Author: Kyle Huck
Posted: February 7, 2017
In anticipation of the upcoming Elevating Impact Summit on February 13, I got in touch with one of the event’s speakers, Evan Thomas, to discuss some of the ideas surrounding entrepreneurship and innovation for positive social, environmental, and economic impact. Evan is an Associate Professor and Director of the SWEET (Sustainable Water, Energy and Environmental Technologies) Laboratory at Portland State University. His research and teaching interests include developing sustainable life support systems for spacecraft and the developing world. Prior to joining PSU, Evan worked with NASA for six years, where he was a principal investigator and project manager in the Life Support and Habitability Systems Branch working on concepts for sustainable Moon and Mars spacecraft. Needless to say, it was incredibly interesting chatting with this man — here’s what he had to say:
What excites you about Elevating Impact Summit 2017?
Social enterprise and social entrepreneurship is a field where you try to leverage business practices, investment and ambition toward solving some of the world’s greatest problems today. It can take a lot of different forms. The work we’re most familiar with is in developing countries. There are still a billion people in the world without clean water. Half the world’s population still uses firewood. You don’t have to solve these problems just through charity or government, you can also solve them through business, through companies that produce things like water filters, cook stoves or solar lanterns. They can help build markets that demand these goods. There are ways that students and professionals who are in business, engineering, public health or public policy can work together to create new models that can have an impact.
What’s most exciting about the Elevating Impact Summit is it’s not just a “hoorah” for “let’s all try to solve world poverty together,” but it really is about what tools or training are available to us to help contribute to addressing these challenges around the world. The theme this year around data and evidence is really critical because on one hand you want to get people excited about this field, but we also want to be able to hold each other accountable for what’s working and what isn’t — that’s an important topic. We’re also going to be officially launching a new group called Global PDX, which is a consortium of internationally-working nonprofits, for-profit social enterprises, and research groups in greater Portland who are all trying to professionalize this work.
In your career, what led you to innovation and entrepreneurship?
I’m an engineer. My expertise is in water, energy and air quality. I was doing that work at NASA for six years as an aerospace engineer, doing things like life support systems for astronauts. We started applying that engineering skill to global poverty reduction. Our team works in 15 countries around the world on water, sanitation and energy projects. We gravitated toward social enterprise as an important tool because the charity and grant world is really not sufficient. Not that it should go away if there is a role for it, but you also need to create long-term business models that can sustain a project, rather than grant money running out and you moving on. Business is one way to help sustain impact long term.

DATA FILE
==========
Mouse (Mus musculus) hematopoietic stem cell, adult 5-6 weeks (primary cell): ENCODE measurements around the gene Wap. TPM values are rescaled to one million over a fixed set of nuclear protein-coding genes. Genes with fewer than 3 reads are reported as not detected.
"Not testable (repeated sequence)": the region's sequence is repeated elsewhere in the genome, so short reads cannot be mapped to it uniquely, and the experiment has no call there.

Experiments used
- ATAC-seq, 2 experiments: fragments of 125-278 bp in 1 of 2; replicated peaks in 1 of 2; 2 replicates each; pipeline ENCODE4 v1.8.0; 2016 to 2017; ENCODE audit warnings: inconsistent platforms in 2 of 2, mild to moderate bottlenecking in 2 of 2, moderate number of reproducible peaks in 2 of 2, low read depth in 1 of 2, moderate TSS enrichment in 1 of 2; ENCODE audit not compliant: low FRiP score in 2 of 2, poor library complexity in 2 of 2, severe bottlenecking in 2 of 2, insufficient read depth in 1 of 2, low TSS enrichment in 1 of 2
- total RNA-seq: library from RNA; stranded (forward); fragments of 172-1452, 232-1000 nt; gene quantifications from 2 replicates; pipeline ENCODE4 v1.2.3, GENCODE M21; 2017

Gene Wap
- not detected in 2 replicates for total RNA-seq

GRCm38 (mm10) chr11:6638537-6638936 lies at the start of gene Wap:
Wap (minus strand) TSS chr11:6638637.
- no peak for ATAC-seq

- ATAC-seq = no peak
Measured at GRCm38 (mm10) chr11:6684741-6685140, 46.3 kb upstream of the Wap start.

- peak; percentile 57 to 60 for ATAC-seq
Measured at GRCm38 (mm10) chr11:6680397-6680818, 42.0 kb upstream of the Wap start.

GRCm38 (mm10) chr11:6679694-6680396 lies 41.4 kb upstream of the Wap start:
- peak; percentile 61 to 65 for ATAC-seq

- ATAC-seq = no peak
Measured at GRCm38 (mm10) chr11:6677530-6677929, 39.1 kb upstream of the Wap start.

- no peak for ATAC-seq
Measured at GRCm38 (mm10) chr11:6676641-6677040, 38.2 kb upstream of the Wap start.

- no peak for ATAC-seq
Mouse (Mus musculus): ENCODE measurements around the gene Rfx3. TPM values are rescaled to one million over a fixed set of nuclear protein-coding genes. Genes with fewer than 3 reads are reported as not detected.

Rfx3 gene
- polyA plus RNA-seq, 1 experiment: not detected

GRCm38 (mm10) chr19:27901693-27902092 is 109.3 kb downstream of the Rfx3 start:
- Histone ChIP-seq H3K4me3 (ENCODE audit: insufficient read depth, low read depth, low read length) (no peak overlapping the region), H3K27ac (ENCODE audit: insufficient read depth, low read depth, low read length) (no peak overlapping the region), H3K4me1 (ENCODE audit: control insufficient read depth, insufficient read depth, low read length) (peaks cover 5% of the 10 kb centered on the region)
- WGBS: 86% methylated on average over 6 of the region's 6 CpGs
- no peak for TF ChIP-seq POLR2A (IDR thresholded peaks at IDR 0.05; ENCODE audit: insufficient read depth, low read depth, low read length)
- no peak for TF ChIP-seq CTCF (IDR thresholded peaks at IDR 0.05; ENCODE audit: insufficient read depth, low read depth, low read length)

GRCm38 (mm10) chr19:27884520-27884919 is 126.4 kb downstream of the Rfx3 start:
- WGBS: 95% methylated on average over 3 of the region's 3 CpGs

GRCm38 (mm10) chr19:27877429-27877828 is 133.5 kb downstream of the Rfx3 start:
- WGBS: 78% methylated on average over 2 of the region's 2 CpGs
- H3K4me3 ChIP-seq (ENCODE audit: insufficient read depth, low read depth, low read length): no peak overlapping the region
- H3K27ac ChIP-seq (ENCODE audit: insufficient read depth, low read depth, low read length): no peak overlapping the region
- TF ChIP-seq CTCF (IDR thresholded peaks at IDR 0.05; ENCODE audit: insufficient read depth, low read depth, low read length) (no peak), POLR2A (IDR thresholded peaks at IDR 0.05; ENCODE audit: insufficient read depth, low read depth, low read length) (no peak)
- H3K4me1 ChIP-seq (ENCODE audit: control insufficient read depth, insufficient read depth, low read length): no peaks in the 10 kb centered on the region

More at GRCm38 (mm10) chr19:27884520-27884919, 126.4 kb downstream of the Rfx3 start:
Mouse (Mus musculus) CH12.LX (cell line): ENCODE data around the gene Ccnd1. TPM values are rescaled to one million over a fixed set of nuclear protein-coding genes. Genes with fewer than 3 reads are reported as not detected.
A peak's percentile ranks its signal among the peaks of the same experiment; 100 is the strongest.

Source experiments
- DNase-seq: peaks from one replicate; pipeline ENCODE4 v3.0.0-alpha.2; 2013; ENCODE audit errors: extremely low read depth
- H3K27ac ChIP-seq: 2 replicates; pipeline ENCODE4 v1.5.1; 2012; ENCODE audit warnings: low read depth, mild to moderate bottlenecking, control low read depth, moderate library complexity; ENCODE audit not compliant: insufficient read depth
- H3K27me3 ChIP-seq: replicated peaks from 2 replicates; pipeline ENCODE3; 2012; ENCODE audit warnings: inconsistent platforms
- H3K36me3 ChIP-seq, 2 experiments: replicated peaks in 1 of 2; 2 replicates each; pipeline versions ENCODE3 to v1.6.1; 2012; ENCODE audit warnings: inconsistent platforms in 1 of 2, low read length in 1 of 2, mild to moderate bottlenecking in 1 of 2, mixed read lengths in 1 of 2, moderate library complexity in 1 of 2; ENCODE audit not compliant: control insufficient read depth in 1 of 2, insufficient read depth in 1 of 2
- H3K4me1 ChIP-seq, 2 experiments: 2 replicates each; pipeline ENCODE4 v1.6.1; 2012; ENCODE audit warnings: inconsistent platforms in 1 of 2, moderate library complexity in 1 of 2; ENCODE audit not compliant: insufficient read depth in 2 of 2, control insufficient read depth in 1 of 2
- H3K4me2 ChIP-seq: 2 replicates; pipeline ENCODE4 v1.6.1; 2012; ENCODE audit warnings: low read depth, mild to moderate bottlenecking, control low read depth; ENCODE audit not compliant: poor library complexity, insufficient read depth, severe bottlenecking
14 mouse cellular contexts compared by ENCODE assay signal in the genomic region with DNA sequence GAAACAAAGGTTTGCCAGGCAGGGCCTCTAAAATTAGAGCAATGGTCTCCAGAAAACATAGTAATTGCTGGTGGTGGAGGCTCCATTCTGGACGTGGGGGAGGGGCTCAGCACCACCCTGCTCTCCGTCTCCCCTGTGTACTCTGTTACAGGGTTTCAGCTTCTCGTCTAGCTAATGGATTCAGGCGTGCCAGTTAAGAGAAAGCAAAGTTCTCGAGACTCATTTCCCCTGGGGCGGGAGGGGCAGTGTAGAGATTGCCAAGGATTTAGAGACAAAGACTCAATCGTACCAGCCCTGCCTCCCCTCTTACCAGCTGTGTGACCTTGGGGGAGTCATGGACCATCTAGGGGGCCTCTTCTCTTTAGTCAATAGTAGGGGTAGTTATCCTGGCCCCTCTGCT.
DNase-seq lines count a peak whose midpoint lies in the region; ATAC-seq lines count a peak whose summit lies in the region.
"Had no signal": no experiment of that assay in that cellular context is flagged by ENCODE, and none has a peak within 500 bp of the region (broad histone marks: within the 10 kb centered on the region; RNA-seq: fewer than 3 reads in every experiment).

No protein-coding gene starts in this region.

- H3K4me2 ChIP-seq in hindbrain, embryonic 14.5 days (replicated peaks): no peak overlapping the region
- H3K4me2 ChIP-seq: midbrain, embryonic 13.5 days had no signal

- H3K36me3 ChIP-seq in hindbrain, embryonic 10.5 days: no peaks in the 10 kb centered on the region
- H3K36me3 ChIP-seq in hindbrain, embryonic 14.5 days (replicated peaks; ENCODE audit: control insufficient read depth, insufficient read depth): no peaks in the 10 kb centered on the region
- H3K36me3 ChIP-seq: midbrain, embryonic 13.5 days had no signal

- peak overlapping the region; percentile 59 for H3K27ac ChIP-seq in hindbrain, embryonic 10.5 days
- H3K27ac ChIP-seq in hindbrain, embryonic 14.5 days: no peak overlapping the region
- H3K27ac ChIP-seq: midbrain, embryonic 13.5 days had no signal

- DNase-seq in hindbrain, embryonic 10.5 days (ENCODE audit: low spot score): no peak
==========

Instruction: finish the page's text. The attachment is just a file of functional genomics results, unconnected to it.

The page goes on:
What are the trends in this space and how do you foresee them changing?
You can speculate that business is going to play a more important role. Here’s the trend I’m really concerned about: we are apparently going to withdraw from the Paris Accord. A lot of the momentum around addressing climate change involved an emphasis on using business tools, methods and approaches — that was all built into the Paris Accord. Withdrawing from it actually hurts businesses coming up with solutions for climate change. There is no “pivot” to climate change. It is going to affect people in developing countries more than anywhere else. There can’t be a divide between people in climate change and people in global health or poverty reduction — it’s all about the same question right now. It’s highly relevant that we unfortunately are not going to have the same tools available to us as the rest of the world.
What do you wish people knew about the Summit?
I think it’s an opportunity to strengthen Portland and Portland State’s prominence in this field. I’ve been sending this around to colleagues in California, Georgia, D.C. — this is isn’t just about those of us in Portland talking to each other. It’s also about reaching out, learning from others and sharing what we’re doing in this region with the national community.
What do you hope people will take away from the event?
I hope people will feel the call to action, which is an important part of the event, but also calibrate their enthusiasm with a commitment to professionalization of this work. These problems aren’t solved, but we’ve learned a lot. I hope people will use their enthusiasm to commit to learning from what’s already been done in social enterprise.
Kyle Huck is a first year full-time MBA student at Portland State. He is a graduate assistant in the Marketing and Communications department of the School of Business Administration. His background is in graphic design and web-based marketing. He plans to use his MBA to advance his career in the creative/marketing world.